Summary and Info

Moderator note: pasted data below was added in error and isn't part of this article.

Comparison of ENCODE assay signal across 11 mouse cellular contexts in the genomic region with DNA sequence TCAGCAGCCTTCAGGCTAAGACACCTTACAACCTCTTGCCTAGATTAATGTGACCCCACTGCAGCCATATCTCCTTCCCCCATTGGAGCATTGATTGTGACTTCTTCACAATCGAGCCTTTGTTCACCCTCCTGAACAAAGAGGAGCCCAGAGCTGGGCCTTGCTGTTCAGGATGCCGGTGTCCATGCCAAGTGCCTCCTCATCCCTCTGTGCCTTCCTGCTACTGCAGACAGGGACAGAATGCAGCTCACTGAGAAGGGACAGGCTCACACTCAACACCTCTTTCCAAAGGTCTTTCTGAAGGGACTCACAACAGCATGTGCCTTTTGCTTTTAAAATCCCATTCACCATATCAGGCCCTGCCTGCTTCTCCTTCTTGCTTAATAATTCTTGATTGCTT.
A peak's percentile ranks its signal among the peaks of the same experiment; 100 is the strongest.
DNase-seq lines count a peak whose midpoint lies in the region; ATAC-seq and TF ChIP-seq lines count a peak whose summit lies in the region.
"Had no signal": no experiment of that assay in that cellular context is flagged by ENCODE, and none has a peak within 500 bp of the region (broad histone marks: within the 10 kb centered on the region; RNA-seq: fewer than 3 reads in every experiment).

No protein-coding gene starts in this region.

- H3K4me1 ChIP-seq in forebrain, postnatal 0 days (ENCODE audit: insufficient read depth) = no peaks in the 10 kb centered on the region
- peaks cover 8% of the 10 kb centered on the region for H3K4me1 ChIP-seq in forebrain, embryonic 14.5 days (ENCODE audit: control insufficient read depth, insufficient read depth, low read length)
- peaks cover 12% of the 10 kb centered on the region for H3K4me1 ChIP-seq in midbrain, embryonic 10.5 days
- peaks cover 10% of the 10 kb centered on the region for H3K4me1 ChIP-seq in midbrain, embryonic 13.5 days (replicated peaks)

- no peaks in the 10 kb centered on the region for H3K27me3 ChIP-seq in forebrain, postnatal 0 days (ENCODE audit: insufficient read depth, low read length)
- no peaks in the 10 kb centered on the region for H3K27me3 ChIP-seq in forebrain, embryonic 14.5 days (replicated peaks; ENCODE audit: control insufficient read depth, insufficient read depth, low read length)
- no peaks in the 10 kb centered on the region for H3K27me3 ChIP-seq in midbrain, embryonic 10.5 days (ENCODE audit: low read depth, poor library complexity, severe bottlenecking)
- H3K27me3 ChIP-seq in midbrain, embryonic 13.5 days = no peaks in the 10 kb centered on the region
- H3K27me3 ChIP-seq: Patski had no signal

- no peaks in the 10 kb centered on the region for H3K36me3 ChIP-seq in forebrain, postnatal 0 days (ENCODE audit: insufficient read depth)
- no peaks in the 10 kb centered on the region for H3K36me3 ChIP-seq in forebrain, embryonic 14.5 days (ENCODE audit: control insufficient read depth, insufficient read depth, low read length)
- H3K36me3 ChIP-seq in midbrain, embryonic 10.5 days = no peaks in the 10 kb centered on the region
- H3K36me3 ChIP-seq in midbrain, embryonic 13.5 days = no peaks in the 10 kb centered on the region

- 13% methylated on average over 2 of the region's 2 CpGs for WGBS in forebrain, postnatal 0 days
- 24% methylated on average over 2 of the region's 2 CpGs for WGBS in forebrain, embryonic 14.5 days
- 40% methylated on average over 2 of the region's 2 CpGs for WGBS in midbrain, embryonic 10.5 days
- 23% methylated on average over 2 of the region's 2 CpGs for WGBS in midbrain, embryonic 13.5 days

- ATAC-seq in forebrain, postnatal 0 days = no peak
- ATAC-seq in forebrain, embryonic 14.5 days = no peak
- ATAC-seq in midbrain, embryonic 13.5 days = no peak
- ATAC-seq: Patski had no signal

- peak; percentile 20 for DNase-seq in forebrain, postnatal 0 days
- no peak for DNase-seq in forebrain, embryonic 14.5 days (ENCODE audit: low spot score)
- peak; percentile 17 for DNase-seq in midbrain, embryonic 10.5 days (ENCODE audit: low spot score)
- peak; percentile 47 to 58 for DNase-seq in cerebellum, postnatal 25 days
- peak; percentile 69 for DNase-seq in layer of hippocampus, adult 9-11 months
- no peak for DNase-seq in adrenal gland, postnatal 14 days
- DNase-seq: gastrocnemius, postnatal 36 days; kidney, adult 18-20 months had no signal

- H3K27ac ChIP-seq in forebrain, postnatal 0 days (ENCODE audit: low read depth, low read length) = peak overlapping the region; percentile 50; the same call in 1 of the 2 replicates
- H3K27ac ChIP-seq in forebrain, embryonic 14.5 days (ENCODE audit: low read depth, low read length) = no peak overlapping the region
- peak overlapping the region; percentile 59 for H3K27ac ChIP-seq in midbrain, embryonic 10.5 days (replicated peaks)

Military robots and other, potentially autonomous robotic systems such as unmanned combat air vehicles (UCAVs) and unmanned ground vehicles (UGVs) could soon be introduced to the battlefield. Look further into the future and we may see autonomous micro- and nanorobots armed and deployed in swarms of thousands or even millions. This growing automation of warfare may come to represent a major discontinuity in the history of warfare: humans will first be removed from the battlefield and may one day even be largely excluded from the decision cycle in future high-tech and high-speed robotic warfare. Although the current technological issues will no doubt be overcome, the greatest obstacles to automated weapons on the battlefield are likely to be legal and ethical concerns. Armin Krishnan explores the technological, legal and ethical issues connected to combat robotics, examining both the opportunities and limitations of autonomous weapons. He also proposes solutions to the future regulation of military robotics through international law.